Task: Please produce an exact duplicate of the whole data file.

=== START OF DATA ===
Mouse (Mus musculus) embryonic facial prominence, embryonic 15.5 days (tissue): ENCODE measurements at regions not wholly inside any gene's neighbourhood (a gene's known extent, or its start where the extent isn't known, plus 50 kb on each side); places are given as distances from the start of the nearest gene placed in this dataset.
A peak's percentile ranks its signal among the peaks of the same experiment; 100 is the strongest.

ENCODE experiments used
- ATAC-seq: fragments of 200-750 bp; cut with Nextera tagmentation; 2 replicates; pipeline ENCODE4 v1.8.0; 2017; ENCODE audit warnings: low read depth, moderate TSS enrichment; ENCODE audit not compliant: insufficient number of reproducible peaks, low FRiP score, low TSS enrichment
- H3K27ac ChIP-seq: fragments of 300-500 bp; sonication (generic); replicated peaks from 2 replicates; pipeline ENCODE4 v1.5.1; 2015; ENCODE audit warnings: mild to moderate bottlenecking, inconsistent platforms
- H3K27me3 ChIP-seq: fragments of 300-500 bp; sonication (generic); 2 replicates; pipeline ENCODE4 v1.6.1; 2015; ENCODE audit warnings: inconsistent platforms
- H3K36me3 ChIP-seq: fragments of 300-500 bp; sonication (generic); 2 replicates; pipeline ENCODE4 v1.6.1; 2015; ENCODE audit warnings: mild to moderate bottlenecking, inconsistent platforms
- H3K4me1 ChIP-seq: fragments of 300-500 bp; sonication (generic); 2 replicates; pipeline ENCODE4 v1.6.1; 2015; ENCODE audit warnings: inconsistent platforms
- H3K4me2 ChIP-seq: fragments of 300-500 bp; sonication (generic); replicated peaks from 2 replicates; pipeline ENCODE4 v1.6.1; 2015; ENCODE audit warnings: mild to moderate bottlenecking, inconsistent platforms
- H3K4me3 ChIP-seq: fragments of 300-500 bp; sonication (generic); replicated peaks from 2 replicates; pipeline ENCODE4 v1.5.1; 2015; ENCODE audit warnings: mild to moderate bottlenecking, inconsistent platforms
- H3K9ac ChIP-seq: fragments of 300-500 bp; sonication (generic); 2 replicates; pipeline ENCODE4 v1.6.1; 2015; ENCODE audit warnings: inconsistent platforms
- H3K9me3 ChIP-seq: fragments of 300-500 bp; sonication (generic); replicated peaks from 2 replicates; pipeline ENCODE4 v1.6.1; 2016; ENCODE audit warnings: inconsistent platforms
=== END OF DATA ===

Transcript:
Mouse (Mus musculus) embryonic facial prominence, embryonic 15.5 days (tissue): ENCODE measurements at regions not wholly inside any gene's neighbourhood (a gene's known extent, or its start where the extent isn't known, plus 50 kb on each side); places are given as distances from the start of the nearest gene placed in this dataset.
A peak's percentile ranks its signal among the peaks of the same experiment; 100 is the strongest.

ENCODE experiments used
- ATAC-seq: fragments of 200-750 bp; cut with Nextera tagmentation; 2 replicates; pipeline ENCODE4 v1.8.0; 2017; ENCODE audit warnings: low read depth, moderate TSS enrichment; ENCODE audit not compliant: insufficient number of reproducible peaks, low FRiP score, low TSS enrichment
- H3K27ac ChIP-seq: fragments of 300-500 bp; sonication (generic); replicated peaks from 2 replicates; pipeline ENCODE4 v1.5.1; 2015; ENCODE audit warnings: mild to moderate bottlenecking, inconsistent platforms
- H3K27me3 ChIP-seq: fragments of 300-500 bp; sonication (generic); 2 replicates; pipeline ENCODE4 v1.6.1; 2015; ENCODE audit warnings: inconsistent platforms
- H3K36me3 ChIP-seq: fragments of 300-500 bp; sonication (generic); 2 replicates; pipeline ENCODE4 v1.6.1; 2015; ENCODE audit warnings: mild to moderate bottlenecking, inconsistent platforms
- H3K4me1 ChIP-seq: fragments of 300-500 bp; sonication (generic); 2 replicates; pipeline ENCODE4 v1.6.1; 2015; ENCODE audit warnings: inconsistent platforms
- H3K4me2 ChIP-seq: fragments of 300-500 bp; sonication (generic); replicated peaks from 2 replicates; pipeline ENCODE4 v1.6.1; 2015; ENCODE audit warnings: mild to moderate bottlenecking, inconsistent platforms
- H3K4me3 ChIP-seq: fragments of 300-500 bp; sonication (generic); replicated peaks from 2 replicates; pipeline ENCODE4 v1.5.1; 2015; ENCODE audit warnings: mild to moderate bottlenecking, inconsistent platforms
- H3K9ac ChIP-seq: fragments of 300-500 bp; sonication (generic); 2 replicates; pipeline ENCODE4 v1.6.1; 2015; ENCODE audit warnings: inconsistent platforms
- H3K9me3 ChIP-seq: fragments of 300-500 bp; sonication (generic); replicated peaks from 2 replicates; pipeline ENCODE4 v1.6.1; 2016; ENCODE audit warnings: inconsistent platforms